Despite shortage, houses being left unsold
Cantillon: Are high construction costs causing houses to be left on the shelf?
Just 16 builders in Ireland constructed more than 100 homes in 2018. As scale brings efficiency, this is telling. Photograph: Chris Ratcliffe/Bloomberg
Perhaps the most notable part of the latest Goodbody report on housing is its conclusion that the stock of unsold properties are firmly on the rise. There have been plenty of reports from the industry of developments not selling out, but Goodbody crunched the numbers and found that in the four quarters to the first three months of this year, there were 2,500 more units built than sold nationwide. Most of this occurred in Dublin, where new supply was 6,905 and purchases were 5,093.
The obvious question is why this is happening, at a time when housing supply is running well below what has been seen as the natural level of demand in the growing economy. The answer focused on by the report, written by Goodbody economist Dermot O’Leary, is not surprising. It is that affordability is hitting demand. Rising prices combined with the Central Bank borrowing rules are simply pricing more and more people out of the market.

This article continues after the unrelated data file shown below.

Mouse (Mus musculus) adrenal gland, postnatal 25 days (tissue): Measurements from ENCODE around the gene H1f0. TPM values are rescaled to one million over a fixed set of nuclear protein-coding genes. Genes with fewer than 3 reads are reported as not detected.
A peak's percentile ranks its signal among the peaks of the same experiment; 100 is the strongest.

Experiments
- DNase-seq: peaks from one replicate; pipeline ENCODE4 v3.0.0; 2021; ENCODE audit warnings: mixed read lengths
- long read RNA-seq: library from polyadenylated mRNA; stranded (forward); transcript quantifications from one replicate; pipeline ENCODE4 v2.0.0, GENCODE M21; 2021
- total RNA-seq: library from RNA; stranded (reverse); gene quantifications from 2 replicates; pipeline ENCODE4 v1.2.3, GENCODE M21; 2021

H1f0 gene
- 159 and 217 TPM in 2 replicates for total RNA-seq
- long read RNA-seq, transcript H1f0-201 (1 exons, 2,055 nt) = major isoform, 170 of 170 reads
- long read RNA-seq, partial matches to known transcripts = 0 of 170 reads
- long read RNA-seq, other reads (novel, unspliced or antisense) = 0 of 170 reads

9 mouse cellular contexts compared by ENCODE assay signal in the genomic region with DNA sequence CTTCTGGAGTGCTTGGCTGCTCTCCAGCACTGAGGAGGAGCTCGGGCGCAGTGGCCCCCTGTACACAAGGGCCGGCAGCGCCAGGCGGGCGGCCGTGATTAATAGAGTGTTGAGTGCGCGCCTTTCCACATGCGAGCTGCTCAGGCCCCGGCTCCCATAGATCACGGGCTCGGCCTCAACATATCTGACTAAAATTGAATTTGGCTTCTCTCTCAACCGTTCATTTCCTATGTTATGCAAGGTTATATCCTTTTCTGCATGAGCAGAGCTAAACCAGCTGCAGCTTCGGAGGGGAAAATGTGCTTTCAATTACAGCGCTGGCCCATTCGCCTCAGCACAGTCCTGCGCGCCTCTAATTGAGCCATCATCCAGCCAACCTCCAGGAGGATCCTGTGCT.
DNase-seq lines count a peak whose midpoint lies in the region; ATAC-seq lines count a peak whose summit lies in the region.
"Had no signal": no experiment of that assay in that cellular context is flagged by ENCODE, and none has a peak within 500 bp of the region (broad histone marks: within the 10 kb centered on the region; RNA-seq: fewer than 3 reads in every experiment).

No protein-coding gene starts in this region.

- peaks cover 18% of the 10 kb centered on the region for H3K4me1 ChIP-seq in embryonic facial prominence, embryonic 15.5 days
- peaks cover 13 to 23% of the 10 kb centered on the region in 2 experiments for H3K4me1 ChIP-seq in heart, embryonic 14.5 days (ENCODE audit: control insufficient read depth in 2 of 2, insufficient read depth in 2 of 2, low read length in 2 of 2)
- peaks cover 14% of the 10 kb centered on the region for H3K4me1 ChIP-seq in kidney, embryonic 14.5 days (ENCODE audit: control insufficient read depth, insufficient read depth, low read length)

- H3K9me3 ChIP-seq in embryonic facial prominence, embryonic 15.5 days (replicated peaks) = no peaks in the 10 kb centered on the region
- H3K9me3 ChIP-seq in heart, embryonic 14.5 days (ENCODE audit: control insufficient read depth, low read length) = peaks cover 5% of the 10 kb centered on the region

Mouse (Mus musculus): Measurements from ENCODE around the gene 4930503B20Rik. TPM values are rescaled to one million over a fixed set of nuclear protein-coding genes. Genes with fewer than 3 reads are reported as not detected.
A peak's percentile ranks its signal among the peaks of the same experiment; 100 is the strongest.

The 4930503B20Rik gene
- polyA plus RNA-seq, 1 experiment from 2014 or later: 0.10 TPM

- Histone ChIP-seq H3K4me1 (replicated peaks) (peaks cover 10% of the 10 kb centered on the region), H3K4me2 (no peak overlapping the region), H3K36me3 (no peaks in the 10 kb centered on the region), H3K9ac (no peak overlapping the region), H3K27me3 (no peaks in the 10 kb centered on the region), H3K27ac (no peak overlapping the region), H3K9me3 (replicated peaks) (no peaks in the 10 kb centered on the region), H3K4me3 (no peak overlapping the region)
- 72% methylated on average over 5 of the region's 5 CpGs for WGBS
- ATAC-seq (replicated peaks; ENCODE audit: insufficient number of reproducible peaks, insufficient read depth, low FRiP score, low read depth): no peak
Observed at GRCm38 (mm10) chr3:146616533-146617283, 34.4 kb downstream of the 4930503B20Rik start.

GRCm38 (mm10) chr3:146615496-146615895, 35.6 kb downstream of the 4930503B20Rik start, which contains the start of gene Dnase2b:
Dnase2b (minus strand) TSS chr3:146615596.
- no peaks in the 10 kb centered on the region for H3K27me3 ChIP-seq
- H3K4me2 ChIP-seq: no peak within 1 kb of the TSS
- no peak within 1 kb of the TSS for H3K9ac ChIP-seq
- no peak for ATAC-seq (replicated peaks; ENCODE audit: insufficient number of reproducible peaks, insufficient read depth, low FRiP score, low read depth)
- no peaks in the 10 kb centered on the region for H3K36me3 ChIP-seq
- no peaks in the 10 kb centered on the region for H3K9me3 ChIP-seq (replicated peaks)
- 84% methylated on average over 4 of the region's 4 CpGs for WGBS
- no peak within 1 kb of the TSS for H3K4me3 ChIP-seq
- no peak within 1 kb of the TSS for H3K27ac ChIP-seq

It is obvious looking at average incomes and house prices that prices, in Dublin in particular, are moving above affordable levels for many, even in many instances for dual-income couples. Nonetheless it is still striking that so many are left unsold.
This raises fundamental questions about the cost of building a home in Ireland, a result of the cost of land combined with the productivity and cost base of the construction sector. An interesting aspect of the Goodbody research is its conclusion that only one-third of houses are built by large builders – with the rest built by smaller players, many stretched for funding and operating off higher cost bases.The productivity of the sector and its ability to build efficiently and cheaply must also be in question.
Legacy of bust
A poorly funded and high-cost sector may be yet another hidden legacy of the bust. Notably, only 16 builders here constructed more than 100 homes last year. In a sector where scale can bring efficiency, this is telling. There are clearly shortages, too, in skilled labour and this is another factor pushing up the cost base of the sector.
For the last few years, all the focus has, understandably, been on building more houses, with some increase in supply. But now a wider issue is being raised. Can we continue to build more at prices people can afford to pay?